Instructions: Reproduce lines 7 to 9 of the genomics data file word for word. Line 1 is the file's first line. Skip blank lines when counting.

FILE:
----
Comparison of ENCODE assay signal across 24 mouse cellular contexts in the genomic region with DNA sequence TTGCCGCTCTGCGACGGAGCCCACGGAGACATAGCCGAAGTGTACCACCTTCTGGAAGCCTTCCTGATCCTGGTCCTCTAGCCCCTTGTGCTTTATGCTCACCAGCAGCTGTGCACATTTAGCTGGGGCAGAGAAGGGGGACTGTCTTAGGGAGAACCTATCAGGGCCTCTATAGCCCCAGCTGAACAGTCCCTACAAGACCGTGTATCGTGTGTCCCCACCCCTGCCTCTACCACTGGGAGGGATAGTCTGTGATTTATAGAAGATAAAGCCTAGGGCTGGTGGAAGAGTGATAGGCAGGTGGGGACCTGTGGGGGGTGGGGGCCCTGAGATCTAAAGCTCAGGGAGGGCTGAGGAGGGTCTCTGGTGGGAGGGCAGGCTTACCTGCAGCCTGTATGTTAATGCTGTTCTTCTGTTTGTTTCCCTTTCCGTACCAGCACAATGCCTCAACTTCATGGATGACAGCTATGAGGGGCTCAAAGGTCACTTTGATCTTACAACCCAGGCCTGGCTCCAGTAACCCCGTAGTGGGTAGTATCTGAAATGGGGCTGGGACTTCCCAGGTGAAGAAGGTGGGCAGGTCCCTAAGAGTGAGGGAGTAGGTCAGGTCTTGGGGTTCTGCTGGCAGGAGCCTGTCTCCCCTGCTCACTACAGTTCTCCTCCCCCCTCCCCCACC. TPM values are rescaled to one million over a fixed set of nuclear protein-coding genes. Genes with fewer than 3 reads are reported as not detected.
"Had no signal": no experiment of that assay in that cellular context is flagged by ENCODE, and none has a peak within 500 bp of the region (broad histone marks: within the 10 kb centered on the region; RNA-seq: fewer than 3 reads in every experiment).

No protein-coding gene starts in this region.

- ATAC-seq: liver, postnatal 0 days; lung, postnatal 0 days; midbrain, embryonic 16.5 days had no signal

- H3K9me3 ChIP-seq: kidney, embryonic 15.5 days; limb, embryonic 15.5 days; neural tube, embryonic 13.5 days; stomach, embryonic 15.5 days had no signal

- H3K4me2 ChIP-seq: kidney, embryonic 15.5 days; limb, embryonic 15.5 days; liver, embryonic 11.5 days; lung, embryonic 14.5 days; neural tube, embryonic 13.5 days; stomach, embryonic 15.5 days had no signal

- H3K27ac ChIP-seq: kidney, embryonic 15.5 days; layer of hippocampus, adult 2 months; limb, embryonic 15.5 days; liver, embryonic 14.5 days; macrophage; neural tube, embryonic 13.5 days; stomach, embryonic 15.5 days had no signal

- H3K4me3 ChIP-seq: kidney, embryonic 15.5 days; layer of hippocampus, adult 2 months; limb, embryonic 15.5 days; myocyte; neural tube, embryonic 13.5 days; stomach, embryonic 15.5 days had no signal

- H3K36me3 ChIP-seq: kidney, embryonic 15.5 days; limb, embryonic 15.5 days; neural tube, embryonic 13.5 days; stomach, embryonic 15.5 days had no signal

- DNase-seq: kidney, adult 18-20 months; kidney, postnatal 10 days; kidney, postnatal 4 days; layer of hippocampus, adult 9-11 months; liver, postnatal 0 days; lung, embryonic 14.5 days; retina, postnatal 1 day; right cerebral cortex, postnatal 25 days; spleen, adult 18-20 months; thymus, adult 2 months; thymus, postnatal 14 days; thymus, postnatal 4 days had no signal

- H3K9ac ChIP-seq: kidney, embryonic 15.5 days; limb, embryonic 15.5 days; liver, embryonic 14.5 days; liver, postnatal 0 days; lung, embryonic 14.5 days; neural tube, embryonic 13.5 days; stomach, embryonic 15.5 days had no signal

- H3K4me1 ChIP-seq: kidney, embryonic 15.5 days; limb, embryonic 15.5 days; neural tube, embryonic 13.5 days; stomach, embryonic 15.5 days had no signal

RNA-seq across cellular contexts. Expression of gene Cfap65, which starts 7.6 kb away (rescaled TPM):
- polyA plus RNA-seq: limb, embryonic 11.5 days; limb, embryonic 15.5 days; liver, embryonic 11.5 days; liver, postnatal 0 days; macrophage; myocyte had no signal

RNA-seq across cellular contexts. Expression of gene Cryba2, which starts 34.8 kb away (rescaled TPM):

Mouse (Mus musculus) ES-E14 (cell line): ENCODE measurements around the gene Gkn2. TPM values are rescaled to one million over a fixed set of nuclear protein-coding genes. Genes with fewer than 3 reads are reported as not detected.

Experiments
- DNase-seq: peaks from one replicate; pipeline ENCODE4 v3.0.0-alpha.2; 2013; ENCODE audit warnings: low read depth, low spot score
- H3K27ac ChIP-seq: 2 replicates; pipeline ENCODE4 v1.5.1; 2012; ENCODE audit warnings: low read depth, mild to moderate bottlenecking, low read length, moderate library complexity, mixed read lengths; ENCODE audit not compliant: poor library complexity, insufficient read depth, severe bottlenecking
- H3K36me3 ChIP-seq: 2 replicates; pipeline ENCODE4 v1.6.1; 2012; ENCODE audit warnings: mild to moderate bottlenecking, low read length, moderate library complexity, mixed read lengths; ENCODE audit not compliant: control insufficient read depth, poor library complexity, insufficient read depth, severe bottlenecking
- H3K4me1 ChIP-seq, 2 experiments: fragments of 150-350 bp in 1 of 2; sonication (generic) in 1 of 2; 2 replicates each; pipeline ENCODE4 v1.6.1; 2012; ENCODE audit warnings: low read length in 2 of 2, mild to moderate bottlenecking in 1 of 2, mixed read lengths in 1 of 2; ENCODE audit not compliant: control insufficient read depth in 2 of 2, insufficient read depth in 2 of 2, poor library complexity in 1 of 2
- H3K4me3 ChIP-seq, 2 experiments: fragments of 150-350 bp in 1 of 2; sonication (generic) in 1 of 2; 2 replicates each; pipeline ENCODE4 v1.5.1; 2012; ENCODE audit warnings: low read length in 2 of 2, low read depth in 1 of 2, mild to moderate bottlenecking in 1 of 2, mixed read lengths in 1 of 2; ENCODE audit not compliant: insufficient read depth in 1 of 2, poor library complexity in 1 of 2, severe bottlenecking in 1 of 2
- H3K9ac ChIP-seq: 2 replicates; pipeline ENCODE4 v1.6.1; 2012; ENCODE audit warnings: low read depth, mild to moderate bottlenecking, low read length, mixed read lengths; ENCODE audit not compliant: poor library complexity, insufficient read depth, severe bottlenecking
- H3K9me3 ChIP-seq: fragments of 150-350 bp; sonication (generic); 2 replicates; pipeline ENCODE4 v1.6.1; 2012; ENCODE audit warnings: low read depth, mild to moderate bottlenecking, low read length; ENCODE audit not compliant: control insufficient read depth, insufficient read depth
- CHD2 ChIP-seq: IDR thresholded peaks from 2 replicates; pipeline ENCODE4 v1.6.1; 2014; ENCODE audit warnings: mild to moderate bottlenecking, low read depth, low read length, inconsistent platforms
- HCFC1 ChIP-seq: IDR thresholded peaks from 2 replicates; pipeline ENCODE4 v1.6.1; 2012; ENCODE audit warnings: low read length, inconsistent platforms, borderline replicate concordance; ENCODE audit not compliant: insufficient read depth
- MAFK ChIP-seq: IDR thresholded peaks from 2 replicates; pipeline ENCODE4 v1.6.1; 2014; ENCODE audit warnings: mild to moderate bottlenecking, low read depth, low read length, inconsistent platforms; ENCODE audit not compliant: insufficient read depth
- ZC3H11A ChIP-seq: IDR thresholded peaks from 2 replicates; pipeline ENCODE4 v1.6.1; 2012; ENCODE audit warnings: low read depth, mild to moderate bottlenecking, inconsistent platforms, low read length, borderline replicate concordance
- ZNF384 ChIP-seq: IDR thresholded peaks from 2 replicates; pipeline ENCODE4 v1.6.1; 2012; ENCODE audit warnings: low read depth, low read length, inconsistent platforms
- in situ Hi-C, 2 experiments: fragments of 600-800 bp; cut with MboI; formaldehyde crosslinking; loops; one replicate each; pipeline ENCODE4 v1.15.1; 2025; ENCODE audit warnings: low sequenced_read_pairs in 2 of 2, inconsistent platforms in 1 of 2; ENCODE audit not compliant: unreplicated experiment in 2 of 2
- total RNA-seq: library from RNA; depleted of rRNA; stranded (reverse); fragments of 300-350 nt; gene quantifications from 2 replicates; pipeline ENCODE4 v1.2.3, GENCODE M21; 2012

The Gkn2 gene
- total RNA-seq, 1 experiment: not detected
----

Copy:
- H3K27ac ChIP-seq: kidney, embryonic 15.5 days; layer of hippocampus, adult 2 months; limb, embryonic 15.5 days; liver, embryonic 14.5 days; macrophage; neural tube, embryonic 13.5 days; stomach, embryonic 15.5 days had no signal

- H3K4me3 ChIP-seq: kidney, embryonic 15.5 days; layer of hippocampus, adult 2 months; limb, embryonic 15.5 days; myocyte; neural tube, embryonic 13.5 days; stomach, embryonic 15.5 days had no signal

- H3K36me3 ChIP-seq: kidney, embryonic 15.5 days; limb, embryonic 15.5 days; neural tube, embryonic 13.5 days; stomach, embryonic 15.5 days had no signal